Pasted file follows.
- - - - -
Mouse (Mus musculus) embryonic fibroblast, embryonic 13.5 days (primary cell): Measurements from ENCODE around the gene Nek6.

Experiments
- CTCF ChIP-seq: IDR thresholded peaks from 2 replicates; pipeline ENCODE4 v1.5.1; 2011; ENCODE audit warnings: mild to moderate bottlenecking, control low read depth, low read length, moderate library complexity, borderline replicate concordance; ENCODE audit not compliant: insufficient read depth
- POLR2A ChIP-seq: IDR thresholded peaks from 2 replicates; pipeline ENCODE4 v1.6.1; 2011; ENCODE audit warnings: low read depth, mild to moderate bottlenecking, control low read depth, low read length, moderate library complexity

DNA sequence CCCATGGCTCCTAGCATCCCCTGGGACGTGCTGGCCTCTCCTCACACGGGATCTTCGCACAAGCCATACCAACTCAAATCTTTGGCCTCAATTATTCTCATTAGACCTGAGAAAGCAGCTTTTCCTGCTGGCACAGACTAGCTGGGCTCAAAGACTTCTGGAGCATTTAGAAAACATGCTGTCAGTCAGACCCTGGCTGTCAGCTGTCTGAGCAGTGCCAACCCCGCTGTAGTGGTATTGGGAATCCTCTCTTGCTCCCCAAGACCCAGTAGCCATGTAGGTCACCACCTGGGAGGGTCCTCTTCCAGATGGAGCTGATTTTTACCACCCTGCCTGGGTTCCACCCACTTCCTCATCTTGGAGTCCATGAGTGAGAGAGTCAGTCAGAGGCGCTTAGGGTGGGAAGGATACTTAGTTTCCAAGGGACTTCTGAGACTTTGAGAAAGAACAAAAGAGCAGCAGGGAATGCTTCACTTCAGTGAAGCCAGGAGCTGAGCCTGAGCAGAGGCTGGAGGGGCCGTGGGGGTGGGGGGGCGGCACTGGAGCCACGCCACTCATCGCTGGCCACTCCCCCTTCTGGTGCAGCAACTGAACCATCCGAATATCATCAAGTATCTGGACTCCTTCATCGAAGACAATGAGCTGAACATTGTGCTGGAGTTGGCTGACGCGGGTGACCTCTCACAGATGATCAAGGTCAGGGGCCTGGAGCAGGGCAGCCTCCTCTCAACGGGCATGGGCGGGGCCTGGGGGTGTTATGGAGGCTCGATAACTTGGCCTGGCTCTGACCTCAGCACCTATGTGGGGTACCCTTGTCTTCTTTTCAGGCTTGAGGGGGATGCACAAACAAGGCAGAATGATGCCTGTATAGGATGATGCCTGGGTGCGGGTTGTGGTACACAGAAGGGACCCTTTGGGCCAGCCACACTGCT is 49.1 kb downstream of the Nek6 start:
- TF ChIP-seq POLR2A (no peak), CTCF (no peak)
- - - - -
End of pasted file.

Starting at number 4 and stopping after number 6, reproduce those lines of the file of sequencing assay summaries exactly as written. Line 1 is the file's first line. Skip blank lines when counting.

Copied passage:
- POLR2A ChIP-seq: IDR thresholded peaks from 2 replicates; pipeline ENCODE4 v1.6.1; 2011; ENCODE audit warnings: low read depth, mild to moderate bottlenecking, control low read depth, low read length, moderate library complexity

DNA sequence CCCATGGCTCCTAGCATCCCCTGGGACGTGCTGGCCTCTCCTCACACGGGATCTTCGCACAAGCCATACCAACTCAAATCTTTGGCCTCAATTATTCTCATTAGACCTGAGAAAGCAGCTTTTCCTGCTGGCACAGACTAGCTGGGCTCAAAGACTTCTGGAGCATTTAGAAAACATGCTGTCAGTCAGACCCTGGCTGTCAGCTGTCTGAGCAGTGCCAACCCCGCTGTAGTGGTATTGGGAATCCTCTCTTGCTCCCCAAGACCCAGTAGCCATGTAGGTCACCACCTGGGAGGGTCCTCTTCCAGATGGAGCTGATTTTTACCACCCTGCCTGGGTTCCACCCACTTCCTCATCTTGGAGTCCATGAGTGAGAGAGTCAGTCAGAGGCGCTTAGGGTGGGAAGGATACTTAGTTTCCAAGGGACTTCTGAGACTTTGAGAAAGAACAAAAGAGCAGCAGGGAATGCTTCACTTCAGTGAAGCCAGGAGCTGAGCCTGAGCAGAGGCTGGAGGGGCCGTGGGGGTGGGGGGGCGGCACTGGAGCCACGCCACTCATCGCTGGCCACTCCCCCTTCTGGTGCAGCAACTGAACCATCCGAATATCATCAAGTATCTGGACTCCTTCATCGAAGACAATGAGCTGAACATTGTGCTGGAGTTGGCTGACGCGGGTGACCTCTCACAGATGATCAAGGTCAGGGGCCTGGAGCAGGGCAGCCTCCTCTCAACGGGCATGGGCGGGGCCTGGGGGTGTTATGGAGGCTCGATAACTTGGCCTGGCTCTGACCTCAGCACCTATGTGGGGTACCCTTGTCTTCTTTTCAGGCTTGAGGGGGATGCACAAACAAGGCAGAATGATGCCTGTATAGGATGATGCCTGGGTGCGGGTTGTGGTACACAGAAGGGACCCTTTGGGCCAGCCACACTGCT is 49.1 kb downstream of the Nek6 start:
- TF ChIP-seq POLR2A (no peak), CTCF (no peak)